This one’s sad. Very sad, because sugar-free candies seem like such a great way to deal with cravings. You want a Forbidden Treat? If you can find a sugar-free version, no problem, right? Alas, that is very, very wrong. Maltitol is a sugar alcohol, so it does have zero net carbs. However, its glycemic index is 52 for syrup and 36 for powdered. It will cause an insulin response, and it will impact blood glucose. (About half of the calories in maltitol can be absorbed.) Cut the grams of maltitol in your food in half and pretend that it’s table sugar, and you’ll have a pretty good idea of why maltitol is not at all good for people trying to maintain ketosis.
If that’s not enough of a deterrent, consider that maltitol has a laxative effect. Yes, many babes will eat a couple of sugar-free candies when the train is a little bit late leaving the station. Sometimes, this works well. Sometimes, they wind up with a bullet train that leaves without making a last call. (That’s where we get “disaster pants” and why so many women don’t trust keto farts.) Shart roulette is an even crappier game than carb chicken.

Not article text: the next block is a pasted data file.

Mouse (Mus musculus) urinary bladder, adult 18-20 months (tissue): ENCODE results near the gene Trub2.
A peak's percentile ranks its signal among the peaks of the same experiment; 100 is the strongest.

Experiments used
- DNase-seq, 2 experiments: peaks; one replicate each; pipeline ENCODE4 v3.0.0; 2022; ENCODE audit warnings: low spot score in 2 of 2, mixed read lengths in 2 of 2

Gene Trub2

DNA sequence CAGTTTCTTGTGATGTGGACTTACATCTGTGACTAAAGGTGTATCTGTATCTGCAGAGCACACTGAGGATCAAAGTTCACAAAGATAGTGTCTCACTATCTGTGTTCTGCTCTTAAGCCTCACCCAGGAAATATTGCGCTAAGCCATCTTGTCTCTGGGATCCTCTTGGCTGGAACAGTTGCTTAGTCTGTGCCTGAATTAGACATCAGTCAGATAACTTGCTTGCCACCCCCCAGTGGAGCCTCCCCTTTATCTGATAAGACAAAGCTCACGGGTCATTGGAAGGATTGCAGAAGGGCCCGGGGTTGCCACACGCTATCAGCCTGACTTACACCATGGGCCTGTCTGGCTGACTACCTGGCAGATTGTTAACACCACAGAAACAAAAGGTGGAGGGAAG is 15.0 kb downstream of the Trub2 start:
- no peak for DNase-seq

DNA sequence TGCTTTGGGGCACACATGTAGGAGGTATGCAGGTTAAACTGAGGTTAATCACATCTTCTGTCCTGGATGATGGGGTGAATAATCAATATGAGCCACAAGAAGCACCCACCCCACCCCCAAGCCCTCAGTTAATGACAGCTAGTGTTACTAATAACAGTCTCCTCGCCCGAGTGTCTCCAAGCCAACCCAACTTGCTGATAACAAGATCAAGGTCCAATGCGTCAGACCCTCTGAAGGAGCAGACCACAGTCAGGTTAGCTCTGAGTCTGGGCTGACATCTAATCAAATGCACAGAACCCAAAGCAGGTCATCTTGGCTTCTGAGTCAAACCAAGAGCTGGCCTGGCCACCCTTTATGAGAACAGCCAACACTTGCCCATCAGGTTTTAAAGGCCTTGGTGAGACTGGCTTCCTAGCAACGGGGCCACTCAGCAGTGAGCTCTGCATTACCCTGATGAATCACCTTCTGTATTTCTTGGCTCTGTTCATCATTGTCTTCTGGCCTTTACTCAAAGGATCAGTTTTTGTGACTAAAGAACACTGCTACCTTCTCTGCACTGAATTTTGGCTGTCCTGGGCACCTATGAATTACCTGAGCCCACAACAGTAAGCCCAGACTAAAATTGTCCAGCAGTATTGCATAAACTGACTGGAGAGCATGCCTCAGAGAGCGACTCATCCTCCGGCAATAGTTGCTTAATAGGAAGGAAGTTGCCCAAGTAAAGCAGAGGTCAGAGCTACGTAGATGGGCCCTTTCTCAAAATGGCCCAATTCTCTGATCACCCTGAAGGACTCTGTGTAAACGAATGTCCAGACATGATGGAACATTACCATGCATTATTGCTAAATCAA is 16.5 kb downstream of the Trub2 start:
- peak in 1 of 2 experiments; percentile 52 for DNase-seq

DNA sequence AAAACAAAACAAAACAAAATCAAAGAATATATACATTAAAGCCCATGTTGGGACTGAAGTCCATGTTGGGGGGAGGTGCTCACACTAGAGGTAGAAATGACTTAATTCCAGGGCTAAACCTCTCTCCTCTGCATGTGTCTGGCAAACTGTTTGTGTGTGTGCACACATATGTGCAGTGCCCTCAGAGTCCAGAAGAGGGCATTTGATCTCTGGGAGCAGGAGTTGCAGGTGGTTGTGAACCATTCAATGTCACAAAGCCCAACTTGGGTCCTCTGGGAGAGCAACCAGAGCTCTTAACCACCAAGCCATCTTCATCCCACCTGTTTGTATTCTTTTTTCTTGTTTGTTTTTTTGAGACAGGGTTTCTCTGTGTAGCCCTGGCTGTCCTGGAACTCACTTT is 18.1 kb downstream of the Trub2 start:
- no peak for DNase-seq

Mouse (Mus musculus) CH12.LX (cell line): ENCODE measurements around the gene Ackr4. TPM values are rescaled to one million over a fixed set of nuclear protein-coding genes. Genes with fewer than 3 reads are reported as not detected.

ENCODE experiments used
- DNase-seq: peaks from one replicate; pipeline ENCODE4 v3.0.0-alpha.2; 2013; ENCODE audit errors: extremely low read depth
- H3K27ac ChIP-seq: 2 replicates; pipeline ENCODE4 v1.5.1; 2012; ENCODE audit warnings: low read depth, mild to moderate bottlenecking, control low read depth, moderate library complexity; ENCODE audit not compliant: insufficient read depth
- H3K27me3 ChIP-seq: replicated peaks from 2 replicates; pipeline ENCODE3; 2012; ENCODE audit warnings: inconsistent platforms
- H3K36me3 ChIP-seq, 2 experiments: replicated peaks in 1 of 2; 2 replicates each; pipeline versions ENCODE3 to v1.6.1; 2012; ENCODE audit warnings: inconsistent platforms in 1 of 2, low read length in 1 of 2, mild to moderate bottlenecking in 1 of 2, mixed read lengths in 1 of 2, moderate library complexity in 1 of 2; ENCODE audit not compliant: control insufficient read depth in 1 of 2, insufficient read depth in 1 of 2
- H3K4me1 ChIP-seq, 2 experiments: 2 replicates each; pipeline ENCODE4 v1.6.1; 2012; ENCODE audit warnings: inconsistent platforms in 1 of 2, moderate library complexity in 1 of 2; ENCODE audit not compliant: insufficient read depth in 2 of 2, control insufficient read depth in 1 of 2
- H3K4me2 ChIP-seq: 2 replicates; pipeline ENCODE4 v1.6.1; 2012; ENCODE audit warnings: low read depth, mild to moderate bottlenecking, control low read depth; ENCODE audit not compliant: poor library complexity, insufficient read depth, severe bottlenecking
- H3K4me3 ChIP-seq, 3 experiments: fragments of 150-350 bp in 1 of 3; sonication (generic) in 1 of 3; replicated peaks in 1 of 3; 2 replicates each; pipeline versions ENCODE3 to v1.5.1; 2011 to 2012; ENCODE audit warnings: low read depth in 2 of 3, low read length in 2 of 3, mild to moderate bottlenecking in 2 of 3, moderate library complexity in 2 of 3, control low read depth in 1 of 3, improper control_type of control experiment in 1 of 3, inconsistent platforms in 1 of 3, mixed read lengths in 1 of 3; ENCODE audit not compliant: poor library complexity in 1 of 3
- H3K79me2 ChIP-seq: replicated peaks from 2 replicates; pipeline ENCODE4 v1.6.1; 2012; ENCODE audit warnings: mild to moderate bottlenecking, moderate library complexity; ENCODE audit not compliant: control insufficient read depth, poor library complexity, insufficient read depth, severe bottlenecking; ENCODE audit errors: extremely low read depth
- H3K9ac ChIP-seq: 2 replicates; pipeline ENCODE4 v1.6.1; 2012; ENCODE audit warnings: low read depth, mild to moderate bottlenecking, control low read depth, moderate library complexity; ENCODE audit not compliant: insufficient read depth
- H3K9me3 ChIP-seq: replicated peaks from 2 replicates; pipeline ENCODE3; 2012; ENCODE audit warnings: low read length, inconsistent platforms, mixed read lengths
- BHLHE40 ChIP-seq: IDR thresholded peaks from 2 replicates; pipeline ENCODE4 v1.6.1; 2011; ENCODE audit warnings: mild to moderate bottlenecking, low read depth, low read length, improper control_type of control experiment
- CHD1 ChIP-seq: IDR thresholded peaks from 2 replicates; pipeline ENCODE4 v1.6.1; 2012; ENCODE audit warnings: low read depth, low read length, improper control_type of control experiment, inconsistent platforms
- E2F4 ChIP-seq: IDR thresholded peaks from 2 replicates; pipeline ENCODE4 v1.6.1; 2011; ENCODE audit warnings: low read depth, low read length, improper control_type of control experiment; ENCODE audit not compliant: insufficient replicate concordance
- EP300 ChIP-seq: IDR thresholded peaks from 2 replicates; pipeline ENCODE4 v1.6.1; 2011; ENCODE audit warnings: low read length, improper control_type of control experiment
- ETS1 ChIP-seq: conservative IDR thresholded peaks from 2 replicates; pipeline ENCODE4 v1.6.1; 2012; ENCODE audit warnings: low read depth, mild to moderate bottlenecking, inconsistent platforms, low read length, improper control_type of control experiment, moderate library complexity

People often ask, “Why do you hate BPC?” Well, I personally hate BPC because I think coffee tastes vile and is probably the devil’s beverage. (Just kidding. Sort of.) But that’s not what you mean. You’re wondering why Ketogasm and KBB discourage the use of BPC and fat bombs. This is where it gets more complicated. If you are using the ketogenic diet as part of a weight loss program, you should not be going out of your way to eat or drink more calories, whether they are carb-y or not. It is NOT necessary to maintain a ketogenic ratio* for weight loss, and doing so could be a bit part of why you’re stalling.
Remember the motto “Carbs are a limit, protein is a goal, fat is a lever”? That’s what we mean: you should definitely not go above your carbs, you should definitely try to hit your protein, but you absolutely do not need to hit your fat macro. Making it a goal is going to hurt your progress. If you are stalling, try to cut back on your fat a bit. Don’t go below 50 or 60 grams a day of ingested fat (you need dietary fat to absorb certain nutrients, avoid feeling like crap, and maintain skin and hair health), but unless you’re hungry or having trouble focusing, there’s no need to ingest extra fat: your body will “eat” from its stores.